A Report by Arthur D. Little Indicates that India Must Embrace Sustainable EV Value Chain to Achieve Net Zero Goals
A study by Arthur D. Little indicates that it is necessary to understand the nuanced environmental and social risks of the EV supply chain to keep India’s 2030 Vision and Net Zero goals on track.
February 28, 2023. By News Bureau
They can be more ecofriendly compared to conventional internal combustion engine based vehicles throughout its lifetime. A study by Arthur D. Little indicates that it is necessary to understand the nuanced environmental and social risks of the EV supply chain to keep India’s 2030 Vision and Net Zero goals on track.
The study in their Viewpoint series, 'Towards a Sustainable Value Chain for Electric Vehicles in India' analyzes the risks and recommends an integrated approach to tackle the challenges to sustainability in the EV value chain thus making an electric vehicle cleaner and ecofriendly over its lifetime.
India is projected to have 10 million EVs on the road by 2030 and similarly many nations have made tremendous progress in the EV space driven by demand for cleaner transportation. But the risks of permanent ecological damage from air, water, and soil pollution, poor waste management, and human rights issues arising from the e-mobility value chain still needs to be addressed.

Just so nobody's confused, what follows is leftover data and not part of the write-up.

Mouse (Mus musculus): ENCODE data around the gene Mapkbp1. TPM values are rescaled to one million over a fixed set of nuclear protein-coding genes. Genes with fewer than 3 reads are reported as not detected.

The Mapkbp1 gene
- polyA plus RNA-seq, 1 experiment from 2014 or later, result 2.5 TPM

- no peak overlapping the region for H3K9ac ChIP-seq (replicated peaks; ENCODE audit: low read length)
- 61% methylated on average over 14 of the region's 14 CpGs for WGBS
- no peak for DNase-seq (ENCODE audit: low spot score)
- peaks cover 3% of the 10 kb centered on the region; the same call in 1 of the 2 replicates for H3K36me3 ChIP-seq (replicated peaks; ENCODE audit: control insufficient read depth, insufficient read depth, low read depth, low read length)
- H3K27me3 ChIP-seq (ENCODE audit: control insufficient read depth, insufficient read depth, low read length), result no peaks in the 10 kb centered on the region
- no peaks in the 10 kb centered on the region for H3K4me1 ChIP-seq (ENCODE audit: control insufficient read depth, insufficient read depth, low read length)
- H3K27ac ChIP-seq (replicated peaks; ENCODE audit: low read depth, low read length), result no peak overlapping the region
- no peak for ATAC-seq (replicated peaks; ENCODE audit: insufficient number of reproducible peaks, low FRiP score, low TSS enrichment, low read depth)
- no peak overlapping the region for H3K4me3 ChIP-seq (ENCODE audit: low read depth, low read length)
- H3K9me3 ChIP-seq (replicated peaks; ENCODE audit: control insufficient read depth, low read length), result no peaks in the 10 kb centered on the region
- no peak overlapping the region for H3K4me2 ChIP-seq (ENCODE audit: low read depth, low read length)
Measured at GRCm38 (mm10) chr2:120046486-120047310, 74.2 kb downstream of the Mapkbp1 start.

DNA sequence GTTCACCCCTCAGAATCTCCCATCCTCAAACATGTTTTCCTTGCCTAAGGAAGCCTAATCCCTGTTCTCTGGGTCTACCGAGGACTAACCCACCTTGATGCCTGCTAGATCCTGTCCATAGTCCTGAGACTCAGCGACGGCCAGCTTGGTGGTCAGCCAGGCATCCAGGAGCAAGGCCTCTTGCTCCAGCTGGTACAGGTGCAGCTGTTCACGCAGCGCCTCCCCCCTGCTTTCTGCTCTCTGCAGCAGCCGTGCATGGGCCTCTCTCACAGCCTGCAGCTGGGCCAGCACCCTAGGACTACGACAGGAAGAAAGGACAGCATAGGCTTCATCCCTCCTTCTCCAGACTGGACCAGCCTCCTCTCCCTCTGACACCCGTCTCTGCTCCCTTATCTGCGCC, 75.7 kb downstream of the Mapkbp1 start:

The report stresses on the need to lay the foundation to a sustainable EV value chain right from the start as India builds its electric mobility capabilities to cater its EV demand.
While the vehicles themselves provide for zero 'tailpipe' emissions, the battery comes with hazards that are all too often overlooked such as being made from scarce raw materials mined in an unsustainable manner risking human lives, having an unfavorable CO2 footprint in manufacturing, and being tough to recycle.
The viewpoint even explores on the rare earth metals used in the e-motors which are usually unethical sourced and has carbon intensive production.
Barnik Maitra, Managing Partner, Arthur D. Little (India), says, “India can and must counter the ecological footprint of the rapidly growing EV value chain. Embracing ethical sourcing of raw material for batteries, using renewable energy for charging and investing in development of new technologies for cleaner energy production will be key for success on the journey to Net Zero.”
Fabian Sempf, Principal and India Head of Automotive, Arthur D. Little, says “A circular EV value chain is a major driver for India to meet the terms of the Paris Agreement. The entire ecosystem must equip themselves to make their mark on the EV landscape. Battery players need to focus relentlessly on an open and collaborative R&D to improve cell chemistries with an innovative battery design that is more suitable, safer and cost-effective in the Indian context.”
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